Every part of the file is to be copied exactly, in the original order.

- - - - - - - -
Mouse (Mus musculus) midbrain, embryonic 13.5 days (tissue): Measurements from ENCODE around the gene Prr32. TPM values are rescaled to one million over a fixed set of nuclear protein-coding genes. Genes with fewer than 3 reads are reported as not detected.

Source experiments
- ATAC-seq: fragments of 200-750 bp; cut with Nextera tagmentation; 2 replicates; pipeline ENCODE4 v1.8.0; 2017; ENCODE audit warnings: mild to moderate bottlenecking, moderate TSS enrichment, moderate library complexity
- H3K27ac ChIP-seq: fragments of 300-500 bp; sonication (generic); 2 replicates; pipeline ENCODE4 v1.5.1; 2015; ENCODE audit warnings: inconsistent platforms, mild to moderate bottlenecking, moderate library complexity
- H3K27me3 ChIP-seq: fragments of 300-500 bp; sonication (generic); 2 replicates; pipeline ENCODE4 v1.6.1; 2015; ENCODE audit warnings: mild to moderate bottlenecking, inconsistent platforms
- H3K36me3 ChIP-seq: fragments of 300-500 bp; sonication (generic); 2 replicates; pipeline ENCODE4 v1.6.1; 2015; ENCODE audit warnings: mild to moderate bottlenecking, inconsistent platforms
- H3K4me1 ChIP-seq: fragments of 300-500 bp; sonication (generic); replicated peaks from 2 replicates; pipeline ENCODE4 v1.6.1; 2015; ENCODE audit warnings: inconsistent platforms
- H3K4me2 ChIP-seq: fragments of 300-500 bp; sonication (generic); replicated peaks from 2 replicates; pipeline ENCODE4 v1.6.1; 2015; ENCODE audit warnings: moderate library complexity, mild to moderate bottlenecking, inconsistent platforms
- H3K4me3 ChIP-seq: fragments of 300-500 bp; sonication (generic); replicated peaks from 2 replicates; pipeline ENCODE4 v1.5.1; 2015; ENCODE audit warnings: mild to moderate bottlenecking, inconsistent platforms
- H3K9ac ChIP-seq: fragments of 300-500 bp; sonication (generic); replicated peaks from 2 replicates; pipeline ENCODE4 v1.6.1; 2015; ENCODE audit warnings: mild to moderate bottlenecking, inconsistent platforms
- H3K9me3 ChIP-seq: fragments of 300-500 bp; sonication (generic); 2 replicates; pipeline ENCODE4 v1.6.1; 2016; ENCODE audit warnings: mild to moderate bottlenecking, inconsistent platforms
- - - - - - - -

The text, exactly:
Mouse (Mus musculus) midbrain, embryonic 13.5 days (tissue): Measurements from ENCODE around the gene Prr32. TPM values are rescaled to one million over a fixed set of nuclear protein-coding genes. Genes with fewer than 3 reads are reported as not detected.

Source experiments
- ATAC-seq: fragments of 200-750 bp; cut with Nextera tagmentation; 2 replicates; pipeline ENCODE4 v1.8.0; 2017; ENCODE audit warnings: mild to moderate bottlenecking, moderate TSS enrichment, moderate library complexity
- H3K27ac ChIP-seq: fragments of 300-500 bp; sonication (generic); 2 replicates; pipeline ENCODE4 v1.5.1; 2015; ENCODE audit warnings: inconsistent platforms, mild to moderate bottlenecking, moderate library complexity
- H3K27me3 ChIP-seq: fragments of 300-500 bp; sonication (generic); 2 replicates; pipeline ENCODE4 v1.6.1; 2015; ENCODE audit warnings: mild to moderate bottlenecking, inconsistent platforms
- H3K36me3 ChIP-seq: fragments of 300-500 bp; sonication (generic); 2 replicates; pipeline ENCODE4 v1.6.1; 2015; ENCODE audit warnings: mild to moderate bottlenecking, inconsistent platforms
- H3K4me1 ChIP-seq: fragments of 300-500 bp; sonication (generic); replicated peaks from 2 replicates; pipeline ENCODE4 v1.6.1; 2015; ENCODE audit warnings: inconsistent platforms
- H3K4me2 ChIP-seq: fragments of 300-500 bp; sonication (generic); replicated peaks from 2 replicates; pipeline ENCODE4 v1.6.1; 2015; ENCODE audit warnings: moderate library complexity, mild to moderate bottlenecking, inconsistent platforms
- H3K4me3 ChIP-seq: fragments of 300-500 bp; sonication (generic); replicated peaks from 2 replicates; pipeline ENCODE4 v1.5.1; 2015; ENCODE audit warnings: mild to moderate bottlenecking, inconsistent platforms
- H3K9ac ChIP-seq: fragments of 300-500 bp; sonication (generic); replicated peaks from 2 replicates; pipeline ENCODE4 v1.6.1; 2015; ENCODE audit warnings: mild to moderate bottlenecking, inconsistent platforms
- H3K9me3 ChIP-seq: fragments of 300-500 bp; sonication (generic); 2 replicates; pipeline ENCODE4 v1.6.1; 2016; ENCODE audit warnings: mild to moderate bottlenecking, inconsistent platforms